Dr. Quigley Walked Down 7th Street
Dr. Quigley walked down 7th street to enter Chinatown.
Amused by the big screen televisions, he stopped
for a moment to stare at a commercial of butterflies
helping an insomniac go to sleep. Tender, sleep.
Last night he dreamt of long palatial hallways
In the hospitals for the damned, afraid to look sideways
into a room, afraid to see death,
the smell of feces in his nose.
He knew the dead were playing cards
And laughing at him, trying not to be dead.
He began to see damnation not as place,
but as time and choice, a relativity of chance:
a bag full of kittens thrown over a bridge,
a prostitute fixing her lipstick and jumping over,
a man driving by and laughing, wearing lipstick.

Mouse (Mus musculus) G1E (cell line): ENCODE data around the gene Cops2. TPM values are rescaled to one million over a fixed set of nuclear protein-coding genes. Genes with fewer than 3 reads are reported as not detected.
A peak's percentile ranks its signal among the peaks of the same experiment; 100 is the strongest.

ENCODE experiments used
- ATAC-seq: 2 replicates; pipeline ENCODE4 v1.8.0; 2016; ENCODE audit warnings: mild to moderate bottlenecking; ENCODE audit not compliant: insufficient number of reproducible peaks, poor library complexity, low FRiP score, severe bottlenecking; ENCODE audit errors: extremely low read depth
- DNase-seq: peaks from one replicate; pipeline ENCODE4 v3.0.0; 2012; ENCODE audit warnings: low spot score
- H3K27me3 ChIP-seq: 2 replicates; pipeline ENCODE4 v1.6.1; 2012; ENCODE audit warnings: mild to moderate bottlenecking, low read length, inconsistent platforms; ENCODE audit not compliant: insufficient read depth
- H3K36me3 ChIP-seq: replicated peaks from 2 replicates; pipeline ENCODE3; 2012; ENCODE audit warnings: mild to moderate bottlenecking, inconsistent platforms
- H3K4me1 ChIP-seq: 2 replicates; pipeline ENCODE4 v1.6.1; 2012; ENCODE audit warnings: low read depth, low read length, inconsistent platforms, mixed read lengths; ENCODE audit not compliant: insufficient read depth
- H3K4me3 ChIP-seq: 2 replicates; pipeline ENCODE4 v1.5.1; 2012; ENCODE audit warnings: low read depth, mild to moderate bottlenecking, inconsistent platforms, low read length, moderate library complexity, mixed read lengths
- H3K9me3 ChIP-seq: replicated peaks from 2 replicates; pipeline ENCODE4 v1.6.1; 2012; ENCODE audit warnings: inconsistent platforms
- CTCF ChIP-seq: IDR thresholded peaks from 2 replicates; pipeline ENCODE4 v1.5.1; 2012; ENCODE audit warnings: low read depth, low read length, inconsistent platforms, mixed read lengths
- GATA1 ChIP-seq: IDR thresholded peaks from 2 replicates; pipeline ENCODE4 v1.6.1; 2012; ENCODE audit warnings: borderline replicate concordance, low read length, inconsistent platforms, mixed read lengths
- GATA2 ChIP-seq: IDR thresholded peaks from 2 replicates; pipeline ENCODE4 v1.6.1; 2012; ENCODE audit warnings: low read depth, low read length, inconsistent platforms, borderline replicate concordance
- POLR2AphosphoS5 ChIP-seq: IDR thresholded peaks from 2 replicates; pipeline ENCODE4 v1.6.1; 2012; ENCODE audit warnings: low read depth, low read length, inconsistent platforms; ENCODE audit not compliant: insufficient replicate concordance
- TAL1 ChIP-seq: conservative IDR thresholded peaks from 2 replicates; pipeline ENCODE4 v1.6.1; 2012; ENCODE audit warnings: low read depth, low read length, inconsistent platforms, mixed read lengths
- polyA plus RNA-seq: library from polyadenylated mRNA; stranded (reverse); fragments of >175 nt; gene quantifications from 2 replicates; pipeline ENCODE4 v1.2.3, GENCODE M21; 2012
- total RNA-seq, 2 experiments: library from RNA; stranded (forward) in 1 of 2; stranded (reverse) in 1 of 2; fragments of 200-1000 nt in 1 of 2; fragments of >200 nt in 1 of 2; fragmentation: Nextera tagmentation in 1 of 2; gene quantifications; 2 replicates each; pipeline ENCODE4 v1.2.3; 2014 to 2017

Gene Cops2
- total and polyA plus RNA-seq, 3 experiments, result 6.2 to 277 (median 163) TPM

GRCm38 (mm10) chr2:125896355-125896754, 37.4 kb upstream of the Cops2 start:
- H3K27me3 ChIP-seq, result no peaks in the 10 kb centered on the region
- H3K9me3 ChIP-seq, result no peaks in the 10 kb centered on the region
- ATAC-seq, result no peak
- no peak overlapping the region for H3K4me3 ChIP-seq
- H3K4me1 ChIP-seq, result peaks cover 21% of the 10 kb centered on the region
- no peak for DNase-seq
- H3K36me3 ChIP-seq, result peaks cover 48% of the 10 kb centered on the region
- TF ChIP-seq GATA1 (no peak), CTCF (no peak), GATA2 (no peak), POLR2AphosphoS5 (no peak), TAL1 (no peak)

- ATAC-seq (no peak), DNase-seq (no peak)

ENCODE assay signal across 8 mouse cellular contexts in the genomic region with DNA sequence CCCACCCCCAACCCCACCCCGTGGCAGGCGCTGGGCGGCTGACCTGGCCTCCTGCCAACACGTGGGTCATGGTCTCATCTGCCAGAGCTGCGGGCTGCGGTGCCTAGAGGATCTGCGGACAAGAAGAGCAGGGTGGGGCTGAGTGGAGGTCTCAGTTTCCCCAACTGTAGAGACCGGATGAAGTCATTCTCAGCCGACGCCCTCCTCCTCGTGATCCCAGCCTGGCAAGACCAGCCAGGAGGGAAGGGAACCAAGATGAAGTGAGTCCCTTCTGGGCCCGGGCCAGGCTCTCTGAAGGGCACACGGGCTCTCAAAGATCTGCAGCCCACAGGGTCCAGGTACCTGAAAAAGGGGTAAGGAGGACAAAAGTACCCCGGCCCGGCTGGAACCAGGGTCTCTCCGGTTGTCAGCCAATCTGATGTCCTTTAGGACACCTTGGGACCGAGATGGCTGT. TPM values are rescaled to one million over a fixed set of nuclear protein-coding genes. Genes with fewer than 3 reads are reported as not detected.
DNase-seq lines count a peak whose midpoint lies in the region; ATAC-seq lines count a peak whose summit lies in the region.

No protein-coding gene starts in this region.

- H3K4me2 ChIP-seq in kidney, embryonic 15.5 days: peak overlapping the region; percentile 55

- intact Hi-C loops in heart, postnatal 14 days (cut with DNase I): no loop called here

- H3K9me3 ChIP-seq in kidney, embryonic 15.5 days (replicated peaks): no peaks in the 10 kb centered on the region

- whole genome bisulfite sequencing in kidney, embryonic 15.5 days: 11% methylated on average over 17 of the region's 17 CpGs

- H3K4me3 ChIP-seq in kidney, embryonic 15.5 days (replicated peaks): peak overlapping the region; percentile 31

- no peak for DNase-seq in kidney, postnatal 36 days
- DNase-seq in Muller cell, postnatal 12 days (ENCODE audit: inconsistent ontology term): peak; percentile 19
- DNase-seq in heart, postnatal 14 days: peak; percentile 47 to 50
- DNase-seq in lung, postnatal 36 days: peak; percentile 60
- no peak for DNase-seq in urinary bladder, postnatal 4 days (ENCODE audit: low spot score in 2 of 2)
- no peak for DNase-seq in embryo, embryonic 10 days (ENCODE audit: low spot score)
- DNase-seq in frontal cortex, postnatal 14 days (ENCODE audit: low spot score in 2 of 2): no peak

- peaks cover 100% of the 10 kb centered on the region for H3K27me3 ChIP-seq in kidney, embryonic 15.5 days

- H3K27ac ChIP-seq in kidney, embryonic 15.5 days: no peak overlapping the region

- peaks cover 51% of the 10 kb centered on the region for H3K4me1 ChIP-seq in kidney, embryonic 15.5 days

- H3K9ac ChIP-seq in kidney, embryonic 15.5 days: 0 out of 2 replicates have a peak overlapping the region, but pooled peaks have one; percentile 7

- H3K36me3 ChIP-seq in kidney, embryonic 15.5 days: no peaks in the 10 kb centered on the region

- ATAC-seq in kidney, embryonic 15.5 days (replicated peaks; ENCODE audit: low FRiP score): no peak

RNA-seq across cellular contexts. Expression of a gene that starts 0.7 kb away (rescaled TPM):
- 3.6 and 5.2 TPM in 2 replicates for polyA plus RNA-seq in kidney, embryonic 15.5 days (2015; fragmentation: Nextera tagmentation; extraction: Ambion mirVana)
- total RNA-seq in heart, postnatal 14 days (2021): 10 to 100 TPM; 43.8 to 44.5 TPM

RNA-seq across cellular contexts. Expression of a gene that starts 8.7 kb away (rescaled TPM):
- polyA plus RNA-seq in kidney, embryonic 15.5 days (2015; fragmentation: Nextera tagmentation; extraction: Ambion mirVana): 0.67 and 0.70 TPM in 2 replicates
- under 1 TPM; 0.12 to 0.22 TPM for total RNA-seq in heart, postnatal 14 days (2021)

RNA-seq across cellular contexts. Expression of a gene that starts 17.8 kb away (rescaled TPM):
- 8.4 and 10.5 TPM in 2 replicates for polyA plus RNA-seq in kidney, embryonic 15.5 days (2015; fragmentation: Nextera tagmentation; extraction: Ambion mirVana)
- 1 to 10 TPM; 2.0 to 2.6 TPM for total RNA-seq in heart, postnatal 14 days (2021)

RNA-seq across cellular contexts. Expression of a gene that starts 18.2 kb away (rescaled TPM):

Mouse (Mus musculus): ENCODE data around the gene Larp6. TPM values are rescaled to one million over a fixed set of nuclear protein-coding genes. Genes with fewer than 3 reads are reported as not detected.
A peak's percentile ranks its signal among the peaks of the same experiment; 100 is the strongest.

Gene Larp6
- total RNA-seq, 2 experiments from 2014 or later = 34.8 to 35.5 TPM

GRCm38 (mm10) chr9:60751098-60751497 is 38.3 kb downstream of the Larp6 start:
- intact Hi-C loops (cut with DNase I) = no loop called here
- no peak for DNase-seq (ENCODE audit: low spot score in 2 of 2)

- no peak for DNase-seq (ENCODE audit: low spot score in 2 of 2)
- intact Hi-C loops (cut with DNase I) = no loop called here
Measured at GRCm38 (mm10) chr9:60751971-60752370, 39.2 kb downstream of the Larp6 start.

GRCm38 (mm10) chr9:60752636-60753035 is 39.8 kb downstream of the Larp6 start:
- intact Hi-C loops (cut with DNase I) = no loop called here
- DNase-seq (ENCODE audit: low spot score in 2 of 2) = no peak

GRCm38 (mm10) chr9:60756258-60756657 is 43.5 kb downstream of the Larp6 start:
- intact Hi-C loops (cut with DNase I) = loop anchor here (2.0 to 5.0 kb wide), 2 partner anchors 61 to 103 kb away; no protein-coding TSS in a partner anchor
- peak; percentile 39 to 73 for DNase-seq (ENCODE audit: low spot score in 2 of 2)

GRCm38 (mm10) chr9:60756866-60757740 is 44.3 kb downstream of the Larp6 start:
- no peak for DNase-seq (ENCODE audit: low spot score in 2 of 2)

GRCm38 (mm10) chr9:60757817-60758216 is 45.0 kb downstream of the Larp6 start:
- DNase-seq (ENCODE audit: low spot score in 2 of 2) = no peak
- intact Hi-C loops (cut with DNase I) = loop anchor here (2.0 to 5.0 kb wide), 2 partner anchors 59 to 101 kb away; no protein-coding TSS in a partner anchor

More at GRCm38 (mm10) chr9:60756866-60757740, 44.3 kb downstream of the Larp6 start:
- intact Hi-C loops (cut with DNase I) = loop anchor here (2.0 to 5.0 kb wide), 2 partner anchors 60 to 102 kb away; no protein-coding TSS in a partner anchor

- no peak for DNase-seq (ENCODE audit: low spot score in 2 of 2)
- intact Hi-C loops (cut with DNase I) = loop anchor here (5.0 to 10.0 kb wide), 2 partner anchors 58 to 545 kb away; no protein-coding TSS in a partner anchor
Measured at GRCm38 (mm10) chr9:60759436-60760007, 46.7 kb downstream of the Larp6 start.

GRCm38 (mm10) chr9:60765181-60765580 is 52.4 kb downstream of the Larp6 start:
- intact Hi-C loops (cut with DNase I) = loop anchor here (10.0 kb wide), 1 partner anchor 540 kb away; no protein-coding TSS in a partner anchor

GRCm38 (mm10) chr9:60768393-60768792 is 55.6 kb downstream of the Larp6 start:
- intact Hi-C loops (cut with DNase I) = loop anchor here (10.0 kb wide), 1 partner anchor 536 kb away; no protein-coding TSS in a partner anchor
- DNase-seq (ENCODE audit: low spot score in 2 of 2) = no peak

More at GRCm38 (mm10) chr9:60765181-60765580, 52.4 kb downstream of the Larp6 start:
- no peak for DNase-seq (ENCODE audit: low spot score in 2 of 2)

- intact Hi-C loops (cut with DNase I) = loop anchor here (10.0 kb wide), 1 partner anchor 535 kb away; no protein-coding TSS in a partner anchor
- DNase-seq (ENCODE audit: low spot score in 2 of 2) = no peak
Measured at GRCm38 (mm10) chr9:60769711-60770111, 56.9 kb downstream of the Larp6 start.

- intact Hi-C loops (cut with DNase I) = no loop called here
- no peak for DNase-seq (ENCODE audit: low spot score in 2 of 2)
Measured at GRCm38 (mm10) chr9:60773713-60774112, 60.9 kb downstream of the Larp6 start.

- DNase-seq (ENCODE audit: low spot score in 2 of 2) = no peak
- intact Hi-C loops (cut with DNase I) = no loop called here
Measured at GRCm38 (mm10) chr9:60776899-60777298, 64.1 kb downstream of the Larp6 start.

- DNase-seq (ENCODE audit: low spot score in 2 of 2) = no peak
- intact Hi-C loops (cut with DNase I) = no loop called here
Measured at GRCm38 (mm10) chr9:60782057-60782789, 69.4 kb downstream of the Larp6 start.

He awakened to oblivion, and felt happy,
his chest so deep it would not fill with air.
He remembered the coming plague
and quickened his pace to avoid sidewalk rituals,
the bump and stare of a fellow pilgrim,
the shuffle of pedestrians, cars and trucks.
Naked against the press of buildings, pavement and sky,
he roamed his inner sanctum to make peace, empty his soul.
After all, he believed the city loved him, made him beautiful.
He imagined himself a small star, a white dwarf,
a distant nebulae full of gas, and then he arrived
at Oyamel, his oasis in this capital where idealoques
come to breed: he wanted to eat grasshoppers.
Nothing would stop him from biting through the exoskeleton,
to feel the insect soften with chewing, and to chew harder
to feel the wet, gelatinous organ center flood his cheeks,
soak between his gums. O Chapulines!
You are sacred. I will light a candle for you.
Later, at home with his keyboard and his ukulele,
His skin began to seep unctuously.
Time to leach! It was never too late
To leach, always time for one more bite,
one more song, and always the same time in hell.